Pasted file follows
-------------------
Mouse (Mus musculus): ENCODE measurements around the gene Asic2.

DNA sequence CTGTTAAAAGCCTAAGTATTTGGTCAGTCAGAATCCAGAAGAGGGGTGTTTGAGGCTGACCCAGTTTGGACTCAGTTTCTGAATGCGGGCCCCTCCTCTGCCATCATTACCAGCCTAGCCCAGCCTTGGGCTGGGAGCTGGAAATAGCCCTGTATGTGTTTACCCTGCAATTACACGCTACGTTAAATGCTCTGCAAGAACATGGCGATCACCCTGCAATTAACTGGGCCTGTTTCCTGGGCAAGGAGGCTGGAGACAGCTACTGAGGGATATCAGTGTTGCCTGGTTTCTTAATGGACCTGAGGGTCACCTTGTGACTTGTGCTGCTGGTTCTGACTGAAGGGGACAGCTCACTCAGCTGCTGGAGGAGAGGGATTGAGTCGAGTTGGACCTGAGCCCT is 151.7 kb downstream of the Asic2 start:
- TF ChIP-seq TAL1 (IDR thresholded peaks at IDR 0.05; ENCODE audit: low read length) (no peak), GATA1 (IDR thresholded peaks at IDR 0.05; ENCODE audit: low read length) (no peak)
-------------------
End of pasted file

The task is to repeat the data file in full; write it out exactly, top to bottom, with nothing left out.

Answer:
Mouse (Mus musculus): ENCODE measurements around the gene Asic2.

DNA sequence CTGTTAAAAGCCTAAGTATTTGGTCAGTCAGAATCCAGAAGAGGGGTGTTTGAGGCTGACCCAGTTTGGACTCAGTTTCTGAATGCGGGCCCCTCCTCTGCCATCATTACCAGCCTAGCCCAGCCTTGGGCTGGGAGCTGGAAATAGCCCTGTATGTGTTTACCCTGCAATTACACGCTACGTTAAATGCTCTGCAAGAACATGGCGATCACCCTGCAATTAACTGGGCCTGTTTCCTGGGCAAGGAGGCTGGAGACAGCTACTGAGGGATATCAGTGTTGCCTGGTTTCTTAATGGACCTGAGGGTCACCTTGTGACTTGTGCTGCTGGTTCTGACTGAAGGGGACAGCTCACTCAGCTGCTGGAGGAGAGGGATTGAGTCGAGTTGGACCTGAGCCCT is 151.7 kb downstream of the Asic2 start:
- TF ChIP-seq TAL1 (IDR thresholded peaks at IDR 0.05; ENCODE audit: low read length) (no peak), GATA1 (IDR thresholded peaks at IDR 0.05; ENCODE audit: low read length) (no peak)